The UN Secretary General has suspended two senior officials linked to the oil-for-food programme for Iraq after a highly critical investigation.
The report said Benon Sevan's conduct was "ethically improper"
Benon Sevan, the programme's former head, and Joseph Stephanides, who set up the plan, both deny wrongdoing.
A UN spokesman said the men have both been suspended with pay, the beginning of a lengthy disciplinary process.
The programme allowed Iraq to sell oil to buy food and medicine to ease the effects of international sanctions.
UN spokesperson Fred Eckhard said the men would shortly be sent details of the charges against them.
"It is the beginning of the process. We will, by Wednesday, be giving them a letter, listing the charges against them. They have two weeks to respond," Mr Eckhard said.
An independent report, conducted by the former chairman of the US central bank, Paul Volcker, suggested Mr Sevan had acted unethically.
He has been accused of undermining the UN's integrity by repeatedly trying to allocate oil sales from Iraq to one particular company.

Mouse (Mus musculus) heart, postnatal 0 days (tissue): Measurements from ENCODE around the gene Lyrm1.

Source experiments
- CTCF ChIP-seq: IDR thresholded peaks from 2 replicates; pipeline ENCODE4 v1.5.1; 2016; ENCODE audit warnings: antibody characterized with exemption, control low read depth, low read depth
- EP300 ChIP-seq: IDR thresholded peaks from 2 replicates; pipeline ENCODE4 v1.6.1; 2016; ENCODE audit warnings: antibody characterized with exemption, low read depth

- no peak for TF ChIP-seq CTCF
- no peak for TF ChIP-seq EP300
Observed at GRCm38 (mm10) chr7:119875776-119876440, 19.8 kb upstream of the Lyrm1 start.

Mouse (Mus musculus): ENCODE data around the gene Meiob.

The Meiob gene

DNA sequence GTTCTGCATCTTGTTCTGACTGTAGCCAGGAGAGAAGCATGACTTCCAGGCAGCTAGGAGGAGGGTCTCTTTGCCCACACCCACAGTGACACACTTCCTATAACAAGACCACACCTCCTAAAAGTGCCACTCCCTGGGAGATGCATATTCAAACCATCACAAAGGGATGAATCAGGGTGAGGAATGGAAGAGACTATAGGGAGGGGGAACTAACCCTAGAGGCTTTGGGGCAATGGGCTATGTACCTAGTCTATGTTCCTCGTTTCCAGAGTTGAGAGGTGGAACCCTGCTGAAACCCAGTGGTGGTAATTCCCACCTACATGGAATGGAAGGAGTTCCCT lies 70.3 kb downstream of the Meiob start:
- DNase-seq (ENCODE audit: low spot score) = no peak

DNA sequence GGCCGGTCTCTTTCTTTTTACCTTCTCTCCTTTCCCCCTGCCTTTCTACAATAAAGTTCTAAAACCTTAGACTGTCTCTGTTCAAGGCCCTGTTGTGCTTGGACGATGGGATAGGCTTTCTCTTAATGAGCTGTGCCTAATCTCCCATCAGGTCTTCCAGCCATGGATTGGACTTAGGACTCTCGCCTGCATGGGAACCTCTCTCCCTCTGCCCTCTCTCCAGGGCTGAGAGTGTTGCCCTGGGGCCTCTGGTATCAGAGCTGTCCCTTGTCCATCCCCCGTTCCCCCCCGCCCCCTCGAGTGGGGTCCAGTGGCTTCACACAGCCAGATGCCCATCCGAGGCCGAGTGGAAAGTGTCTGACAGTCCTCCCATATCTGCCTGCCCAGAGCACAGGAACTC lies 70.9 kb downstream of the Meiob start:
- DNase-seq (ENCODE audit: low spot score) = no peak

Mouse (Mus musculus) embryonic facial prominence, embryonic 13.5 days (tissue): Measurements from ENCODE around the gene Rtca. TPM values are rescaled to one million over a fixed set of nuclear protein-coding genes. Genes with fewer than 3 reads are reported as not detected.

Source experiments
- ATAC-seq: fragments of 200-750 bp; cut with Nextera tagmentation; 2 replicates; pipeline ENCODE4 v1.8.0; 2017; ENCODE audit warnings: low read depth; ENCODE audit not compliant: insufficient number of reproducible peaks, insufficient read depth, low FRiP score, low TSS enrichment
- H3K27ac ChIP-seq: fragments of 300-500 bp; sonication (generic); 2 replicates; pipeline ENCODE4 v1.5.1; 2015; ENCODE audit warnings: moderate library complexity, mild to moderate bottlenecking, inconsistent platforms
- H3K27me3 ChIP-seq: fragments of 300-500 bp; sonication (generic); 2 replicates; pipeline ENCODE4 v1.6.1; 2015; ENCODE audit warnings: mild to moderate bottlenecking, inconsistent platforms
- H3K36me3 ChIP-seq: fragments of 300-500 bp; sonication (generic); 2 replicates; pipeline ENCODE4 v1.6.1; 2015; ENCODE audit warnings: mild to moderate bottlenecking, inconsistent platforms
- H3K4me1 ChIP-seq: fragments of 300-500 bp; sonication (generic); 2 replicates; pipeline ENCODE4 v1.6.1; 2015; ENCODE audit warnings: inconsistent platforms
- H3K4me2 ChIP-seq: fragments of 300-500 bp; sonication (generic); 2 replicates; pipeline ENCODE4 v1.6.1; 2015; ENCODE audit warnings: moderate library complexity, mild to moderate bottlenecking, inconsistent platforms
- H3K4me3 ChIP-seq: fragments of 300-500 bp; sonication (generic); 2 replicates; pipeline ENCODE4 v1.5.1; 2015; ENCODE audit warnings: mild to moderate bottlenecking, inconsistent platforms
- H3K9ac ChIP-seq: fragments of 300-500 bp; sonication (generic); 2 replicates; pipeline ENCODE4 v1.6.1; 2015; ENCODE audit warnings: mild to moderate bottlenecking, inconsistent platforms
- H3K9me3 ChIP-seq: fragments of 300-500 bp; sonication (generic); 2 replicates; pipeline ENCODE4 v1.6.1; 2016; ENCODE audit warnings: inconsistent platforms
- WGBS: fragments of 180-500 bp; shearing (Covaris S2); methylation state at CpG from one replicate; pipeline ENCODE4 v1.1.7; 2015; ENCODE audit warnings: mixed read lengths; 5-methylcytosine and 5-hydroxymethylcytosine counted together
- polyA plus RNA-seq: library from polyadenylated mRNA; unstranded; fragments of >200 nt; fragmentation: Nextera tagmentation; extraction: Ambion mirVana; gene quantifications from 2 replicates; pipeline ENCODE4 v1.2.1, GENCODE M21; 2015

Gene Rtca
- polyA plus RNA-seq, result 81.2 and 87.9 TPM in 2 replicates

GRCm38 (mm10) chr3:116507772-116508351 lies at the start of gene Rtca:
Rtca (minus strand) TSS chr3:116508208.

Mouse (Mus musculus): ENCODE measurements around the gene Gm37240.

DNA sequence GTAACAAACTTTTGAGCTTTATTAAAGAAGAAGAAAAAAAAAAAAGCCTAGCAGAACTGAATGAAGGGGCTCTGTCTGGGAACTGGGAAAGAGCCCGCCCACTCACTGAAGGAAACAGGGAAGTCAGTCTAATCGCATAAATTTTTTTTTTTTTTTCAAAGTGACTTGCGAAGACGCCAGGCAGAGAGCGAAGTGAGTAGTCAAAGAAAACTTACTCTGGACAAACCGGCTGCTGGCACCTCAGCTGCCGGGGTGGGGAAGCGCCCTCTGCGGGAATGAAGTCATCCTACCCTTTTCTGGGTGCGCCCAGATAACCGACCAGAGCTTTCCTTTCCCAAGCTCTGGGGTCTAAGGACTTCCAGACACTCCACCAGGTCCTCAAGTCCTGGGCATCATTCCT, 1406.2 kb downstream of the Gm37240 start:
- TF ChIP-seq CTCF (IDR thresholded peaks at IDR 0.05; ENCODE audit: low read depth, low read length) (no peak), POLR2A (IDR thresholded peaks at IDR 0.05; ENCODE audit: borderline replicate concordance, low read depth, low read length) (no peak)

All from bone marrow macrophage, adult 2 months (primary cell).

Mr Sevan - who worked for the UN for over 40 years - denies the charges and says he has been made a scapegoat.
Although retired, he is currently a member of UN staff with a nominal annual salary of $1 for the purposes of the investigation.
Mr Annan has said he would lift the diplomatic immunity accorded to both men if they are charged with a criminal offence.
Mr Eckhard said the UN would wait to see if any country pressed criminal charges.
"The lifting of immunity would allow him to defend himself within that judicial system, but we are not there yet," Mr Eckhard said.
Mr Annan has said he is determined to discover what was going on at the oil-for-food programme, which was set up in 1996, and not to allow its alleged mismanagement to overshadow the work of the UN.
Separate inquiries are under way in the US Senate and by the Iraqi interim government. A final report from Mr Volcker is expected in June.
Further investigations are to scrutinise the actions of the Security Council and Mr Annan himself, as well as those of his son, Kojo, who worked for a company involved in the oil-for-food programme.